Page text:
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What to charge for copyright licensing

The amount you charge should reflect how the image will be used. Structure your licensing fees around the medium – for example, TV, magazine or e-book, and the commerciality – does it help the customer generate a profit?

We’ve factored these considerations into our copyright licensing fees, and have the expertise to negotiate the right fee for our members.

Artists: register for DACS Licensing
Beneficiaries and heirs: register for DACS Licensing

Licensing your work and charging a fee

Copyright licensing enables you to give others permission to use your work, and to control how they use it. As you automatically hold the copyright for your creations, other people need to clear any usage of it with you.

You decide what they need to pay for it. This allows you to generate income from your work. The easiest way can be to set up a copyright usage licence, detailing rates for different purposes of image use. You can restrict usage to certain things.

Learn more about copyright

Licensing vs assigning copyright

Licensing means you are paid for use of your work and remain in control of its usage. Assigning copyright to someone else means you give them full control of its usage. You lose your author rights and you will not receive any royalty payments for print, digital or broadcasting usage of the work.

As an artist or creator working for someone else, this can make a big difference to what you will get for what you create.

Find out about commissions and copyright

Be wary of licensing your work ‘in perpetuity’. This means forever, or on an ‘exclusive basis’. This would disallow anyone else, even yourself, from sharing, reproducing or distributing it.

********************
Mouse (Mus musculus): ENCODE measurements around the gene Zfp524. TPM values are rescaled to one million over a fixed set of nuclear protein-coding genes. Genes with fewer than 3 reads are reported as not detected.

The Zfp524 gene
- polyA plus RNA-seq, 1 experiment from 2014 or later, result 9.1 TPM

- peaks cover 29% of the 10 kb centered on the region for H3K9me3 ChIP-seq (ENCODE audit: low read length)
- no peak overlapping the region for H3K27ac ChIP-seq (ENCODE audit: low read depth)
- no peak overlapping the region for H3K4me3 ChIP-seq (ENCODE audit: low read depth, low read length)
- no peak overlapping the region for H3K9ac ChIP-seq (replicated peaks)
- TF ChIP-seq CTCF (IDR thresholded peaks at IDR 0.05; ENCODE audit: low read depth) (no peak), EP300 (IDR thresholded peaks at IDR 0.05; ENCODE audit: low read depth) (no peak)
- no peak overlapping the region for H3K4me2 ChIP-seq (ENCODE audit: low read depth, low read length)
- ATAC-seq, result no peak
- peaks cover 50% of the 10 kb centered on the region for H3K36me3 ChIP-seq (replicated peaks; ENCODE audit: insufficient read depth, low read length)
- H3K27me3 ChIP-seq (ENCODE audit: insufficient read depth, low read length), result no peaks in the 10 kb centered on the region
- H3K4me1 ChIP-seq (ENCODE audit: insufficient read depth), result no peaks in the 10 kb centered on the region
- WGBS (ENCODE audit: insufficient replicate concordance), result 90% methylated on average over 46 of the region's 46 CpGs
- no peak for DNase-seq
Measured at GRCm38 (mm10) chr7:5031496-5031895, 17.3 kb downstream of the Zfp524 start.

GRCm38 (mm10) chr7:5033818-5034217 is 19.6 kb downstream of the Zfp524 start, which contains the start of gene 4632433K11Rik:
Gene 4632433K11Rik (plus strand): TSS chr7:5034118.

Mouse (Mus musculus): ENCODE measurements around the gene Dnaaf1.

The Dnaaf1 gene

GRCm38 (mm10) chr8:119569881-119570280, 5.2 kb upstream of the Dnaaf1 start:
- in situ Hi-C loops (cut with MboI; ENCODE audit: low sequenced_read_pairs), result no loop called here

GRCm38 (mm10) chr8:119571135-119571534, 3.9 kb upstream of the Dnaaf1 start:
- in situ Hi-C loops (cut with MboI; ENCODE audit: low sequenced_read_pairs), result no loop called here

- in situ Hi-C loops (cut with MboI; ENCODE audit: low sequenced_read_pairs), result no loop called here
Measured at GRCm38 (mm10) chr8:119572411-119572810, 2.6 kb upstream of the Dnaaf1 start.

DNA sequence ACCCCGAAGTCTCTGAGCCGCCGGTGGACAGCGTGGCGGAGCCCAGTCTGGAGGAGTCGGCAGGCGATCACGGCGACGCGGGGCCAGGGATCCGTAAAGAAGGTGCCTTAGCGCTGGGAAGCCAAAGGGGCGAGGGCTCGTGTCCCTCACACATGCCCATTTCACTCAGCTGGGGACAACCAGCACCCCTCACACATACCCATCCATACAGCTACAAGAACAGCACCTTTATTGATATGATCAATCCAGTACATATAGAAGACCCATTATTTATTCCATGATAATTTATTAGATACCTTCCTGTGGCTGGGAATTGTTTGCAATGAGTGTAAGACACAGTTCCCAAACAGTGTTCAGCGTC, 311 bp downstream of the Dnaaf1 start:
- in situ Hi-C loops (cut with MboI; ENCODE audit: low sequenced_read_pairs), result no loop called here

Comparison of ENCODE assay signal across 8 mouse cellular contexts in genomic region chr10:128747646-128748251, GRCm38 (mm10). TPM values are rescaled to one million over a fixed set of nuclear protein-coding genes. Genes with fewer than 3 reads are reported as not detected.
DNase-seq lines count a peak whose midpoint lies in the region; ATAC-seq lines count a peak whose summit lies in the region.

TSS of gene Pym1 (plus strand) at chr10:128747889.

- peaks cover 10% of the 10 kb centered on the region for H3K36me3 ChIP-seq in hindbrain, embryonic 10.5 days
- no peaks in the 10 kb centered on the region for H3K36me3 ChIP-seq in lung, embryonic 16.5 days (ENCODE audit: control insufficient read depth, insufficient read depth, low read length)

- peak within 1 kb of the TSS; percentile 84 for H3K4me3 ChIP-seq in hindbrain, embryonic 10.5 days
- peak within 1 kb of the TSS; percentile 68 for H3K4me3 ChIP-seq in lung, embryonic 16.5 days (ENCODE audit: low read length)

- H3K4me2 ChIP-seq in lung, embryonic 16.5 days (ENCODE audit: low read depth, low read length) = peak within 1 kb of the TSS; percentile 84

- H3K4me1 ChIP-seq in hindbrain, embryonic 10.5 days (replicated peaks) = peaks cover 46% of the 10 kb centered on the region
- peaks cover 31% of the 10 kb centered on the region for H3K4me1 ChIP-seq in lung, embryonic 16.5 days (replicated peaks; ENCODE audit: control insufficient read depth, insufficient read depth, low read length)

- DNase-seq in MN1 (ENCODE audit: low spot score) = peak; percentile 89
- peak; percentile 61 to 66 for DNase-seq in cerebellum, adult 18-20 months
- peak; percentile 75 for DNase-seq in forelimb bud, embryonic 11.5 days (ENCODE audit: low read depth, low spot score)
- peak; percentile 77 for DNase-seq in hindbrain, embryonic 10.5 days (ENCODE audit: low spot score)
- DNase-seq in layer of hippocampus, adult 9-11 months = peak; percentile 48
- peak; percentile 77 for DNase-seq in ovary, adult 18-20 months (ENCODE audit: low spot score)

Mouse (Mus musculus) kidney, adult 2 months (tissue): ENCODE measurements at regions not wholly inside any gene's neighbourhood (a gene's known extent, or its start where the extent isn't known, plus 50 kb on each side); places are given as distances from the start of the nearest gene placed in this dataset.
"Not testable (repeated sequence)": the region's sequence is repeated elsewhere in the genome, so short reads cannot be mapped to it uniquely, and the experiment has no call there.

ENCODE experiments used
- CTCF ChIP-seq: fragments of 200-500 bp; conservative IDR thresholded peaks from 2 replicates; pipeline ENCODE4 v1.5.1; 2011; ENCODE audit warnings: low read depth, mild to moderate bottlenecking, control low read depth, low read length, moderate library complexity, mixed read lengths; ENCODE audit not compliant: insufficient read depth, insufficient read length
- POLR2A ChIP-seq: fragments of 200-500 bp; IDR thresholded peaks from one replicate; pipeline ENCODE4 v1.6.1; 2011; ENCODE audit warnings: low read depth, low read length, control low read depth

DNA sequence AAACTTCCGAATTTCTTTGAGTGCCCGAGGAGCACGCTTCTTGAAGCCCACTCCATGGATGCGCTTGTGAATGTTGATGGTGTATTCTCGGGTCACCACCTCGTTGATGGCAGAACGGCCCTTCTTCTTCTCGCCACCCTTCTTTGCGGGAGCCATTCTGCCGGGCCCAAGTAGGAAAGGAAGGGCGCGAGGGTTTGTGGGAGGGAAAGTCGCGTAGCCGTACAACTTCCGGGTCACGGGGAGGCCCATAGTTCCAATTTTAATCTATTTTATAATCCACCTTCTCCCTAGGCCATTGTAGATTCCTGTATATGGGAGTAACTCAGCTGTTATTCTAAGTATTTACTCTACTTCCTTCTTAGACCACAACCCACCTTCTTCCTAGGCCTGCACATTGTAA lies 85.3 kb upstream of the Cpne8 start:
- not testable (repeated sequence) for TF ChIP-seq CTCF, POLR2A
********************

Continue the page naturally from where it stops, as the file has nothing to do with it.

Things to factor into your pricing

When deciding on your licence fees, consider:

  • where your work will be positioned — for example, front cover, editorial, lead campaign image
  • the volume of the product: as an example, compare an academic publication with a small print run of 500, to a coffee table publication with over 10,000 copies
  • who’s using the work: as an example, a small independent gallery has less resources than a global corporation
  • how long the image needs to be licensed for
  • non-exclusive or exclusive use

Other things to consider

There are several parts to the process if organising copyright licensing yourself:

  • negotiating a licence fee that is appropriate for the use
  • setting up the licence agreement, detailing the terms of use for reproduction (we recommend you get legal advice for this)
  • administrating requests, payments and agreements
  • proofing designs of products your work is used for
  • reviewing samples of the product

Pricing models

You may decide to charge a flat (one-off) fee for use of your work. Or, you may choose to receive royalties, so that you’re given an amount each time the image is used.

For book publishing, consider a one off fee, and to decide on the amount, consider how the image will be used:

  • Is it for the front cover?
  • What’s the scale of the publication, worldwide or UK only?

For merchandise, consider a royalty rate: a percentage of the retail or wholesale selling price. The more items sold, the more you’ll receive in royalty payments.

Become a DACS Licensing member

We’ve applied a wide range of factors to our copyright licensing fees, and use our expertise to negotiate the right fee for our members.


The content of this article is not intended to be applied to individual circumstances. It is not legal advice, and is not a substitute for independent legal advice.